Will An Employed Driver Be Required To Have A Smartphone On The Road?

Topic 19733 | Page 1

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Oscar Graham III's Comment
member avatar

Right now I have an Obamaphone. It is a smart phone Android that is free to me. It has limited mobile features however.

I would not want to spend my earnings on a mobile telephone subscription and equipment that is expensive.

I would want something like Trucker Path to aid navigation over the road.

Can Trucker Path be built into on/in-dash GPS systems? Is it a smartphone app only?

I have a laptop, but those don't seem very handy behind the wheel.

I would think modern trucks would have an advanced GPS system built into the dash with something like Trucker Path built right in to the system.

Do truckers have to actually mount their smartphones on the rig's dash?

If Trucker Path is a phone-only app, what type of phone instrument and phone carrier would I have to subscribe to to have Trucker Path access on the road?

Will this phone also be able to have Internet access without a wi-fi connection?

Part of learning the trucking trade is to know what electronics and technology I will prudently need, how to use it fast and efficiently, who will provide them and who has to pay for them.

Are phones used by truckers on the job company-supplied?

Over The Road:

Over The Road

OTR driving normally means you'll be hauling freight to various customers throughout your company's hauling region. It often entails being gone from home for two to three weeks at a time.

HOS:

Hours Of Service

HOS refers to the logbook hours of service regulations.
LDRSHIP's Comment
member avatar

I would suggest going with Cricket. They have a completely unlimited talk, text, data (no throttling) for $70 a month. They have several inexpensive android phones to choose from.

Cricket uses AT&T for signal.

OOS:

When a violation by either a driver or company is confirmed, an out-of-service order removes either the driver or the vehicle from the roadway until the violation is corrected.

Oscar Graham III's Comment
member avatar

I would suggest going with Cricket. They have a completely unlimited talk, text, data (no throttling) for $70 a month. They have several inexpensive android phones to choose from.

Cricket uses AT&T for signal.

Thanks, Patrick.

I take it that the company I work for will not likely supply me with a company-issued phone. If I work as a trucker I will be too rich to continue to qualify for the Obamaphone anyway.

I don't talk much on the phone and hate high phone bills. The digital/nav technology will be more important than the voice in the cab.

I don't know if the truck's GPS system will provide any of the information that Trucker Path provides.

My Garmin Nuvi GPS in my car provides basic information as how to find the nearest Walmarts and other local businesses but not comprehensive information on big-rig parking and other on-the-road services that are critical to commercial trucking.

OOS:

When a violation by either a driver or company is confirmed, an out-of-service order removes either the driver or the vehicle from the roadway until the violation is corrected.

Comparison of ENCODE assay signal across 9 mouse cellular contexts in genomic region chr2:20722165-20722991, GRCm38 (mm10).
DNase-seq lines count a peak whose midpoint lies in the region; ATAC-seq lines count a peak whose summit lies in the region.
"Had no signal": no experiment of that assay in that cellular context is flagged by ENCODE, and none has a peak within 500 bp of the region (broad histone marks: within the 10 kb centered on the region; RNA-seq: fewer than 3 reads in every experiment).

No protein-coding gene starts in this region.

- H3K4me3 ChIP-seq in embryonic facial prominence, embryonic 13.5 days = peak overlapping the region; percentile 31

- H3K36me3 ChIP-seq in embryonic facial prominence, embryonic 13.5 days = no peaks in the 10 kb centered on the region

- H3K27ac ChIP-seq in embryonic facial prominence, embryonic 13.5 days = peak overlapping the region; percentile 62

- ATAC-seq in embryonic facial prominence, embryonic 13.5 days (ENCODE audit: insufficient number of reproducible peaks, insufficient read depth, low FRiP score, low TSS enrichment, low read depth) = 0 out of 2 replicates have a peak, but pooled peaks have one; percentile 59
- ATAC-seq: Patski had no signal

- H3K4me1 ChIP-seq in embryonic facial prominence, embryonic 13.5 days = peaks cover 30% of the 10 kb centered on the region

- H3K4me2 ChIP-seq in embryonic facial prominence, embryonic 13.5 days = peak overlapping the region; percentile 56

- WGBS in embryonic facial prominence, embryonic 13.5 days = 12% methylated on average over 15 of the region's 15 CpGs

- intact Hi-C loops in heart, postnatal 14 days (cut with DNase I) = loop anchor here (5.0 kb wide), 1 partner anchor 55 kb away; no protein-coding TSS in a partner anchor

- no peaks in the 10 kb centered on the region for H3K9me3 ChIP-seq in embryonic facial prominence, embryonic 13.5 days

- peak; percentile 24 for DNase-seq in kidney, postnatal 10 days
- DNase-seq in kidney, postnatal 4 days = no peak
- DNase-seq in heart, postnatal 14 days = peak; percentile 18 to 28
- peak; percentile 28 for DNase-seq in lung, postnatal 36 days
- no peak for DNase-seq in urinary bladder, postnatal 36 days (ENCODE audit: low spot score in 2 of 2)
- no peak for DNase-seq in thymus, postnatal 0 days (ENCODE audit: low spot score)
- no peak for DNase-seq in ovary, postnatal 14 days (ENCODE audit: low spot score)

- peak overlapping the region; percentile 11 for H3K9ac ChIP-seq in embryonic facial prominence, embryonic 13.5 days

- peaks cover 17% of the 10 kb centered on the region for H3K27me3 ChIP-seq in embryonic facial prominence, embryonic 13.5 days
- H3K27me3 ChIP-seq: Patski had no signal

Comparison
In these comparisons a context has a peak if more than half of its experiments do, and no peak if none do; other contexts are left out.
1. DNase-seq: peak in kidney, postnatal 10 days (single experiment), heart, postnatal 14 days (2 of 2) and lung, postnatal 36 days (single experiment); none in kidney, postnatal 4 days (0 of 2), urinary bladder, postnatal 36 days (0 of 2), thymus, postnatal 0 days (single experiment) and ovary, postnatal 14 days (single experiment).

LDRSHIP's Comment
member avatar

Most companies aren't going to pay for your cell phone. You have a QualComm for communicating with work.

I use my phone for a lot of things. Mostly for the GPS, Transflo mobile plus app, Truckers Path app and entertainment.

Since I use my phone for work related business, I can deduct a portion of the bill on my taxes. I usually claim half.

Qualcomm:

Omnitracs (a.k.a. Qualcomm) is a satellite-based messaging system with built-in GPS capabilities built by Qualcomm. It has a small computer screen and keyboard and is tied into the truck’s computer. It allows trucking companies to track where the driver is at, monitor the truck, and send and receive messages with the driver – similar to email.
Oscar Graham III's Comment
member avatar

Most companies aren't going to pay for your cell phone. You have a QualComm for communicating with work.

I use my phone for a lot of things. Mostly for the GPS, Transflo mobile plus app, Truckers Path app and entertainment.

Since I use my phone for work related business, I can deduct a portion of the bill on my taxes. I usually claim half.

Patrick, do you mount your phone on the dash when you drive?

Does your company truck have its own GPS system?

If so, do you just navigate by your own personal phone anyway?

I can see how a driver can get inundated with technology.

I'm glad you can write off part of your phone costs.

Qualcomm:

Omnitracs (a.k.a. Qualcomm) is a satellite-based messaging system with built-in GPS capabilities built by Qualcomm. It has a small computer screen and keyboard and is tied into the truck’s computer. It allows trucking companies to track where the driver is at, monitor the truck, and send and receive messages with the driver – similar to email.
ChefsJK's Comment
member avatar

double-quotes-start.png

Most companies aren't going to pay for your cell phone. You have a QualComm for communicating with work.

I use my phone for a lot of things. Mostly for the GPS, Transflo mobile plus app, Truckers Path app and entertainment.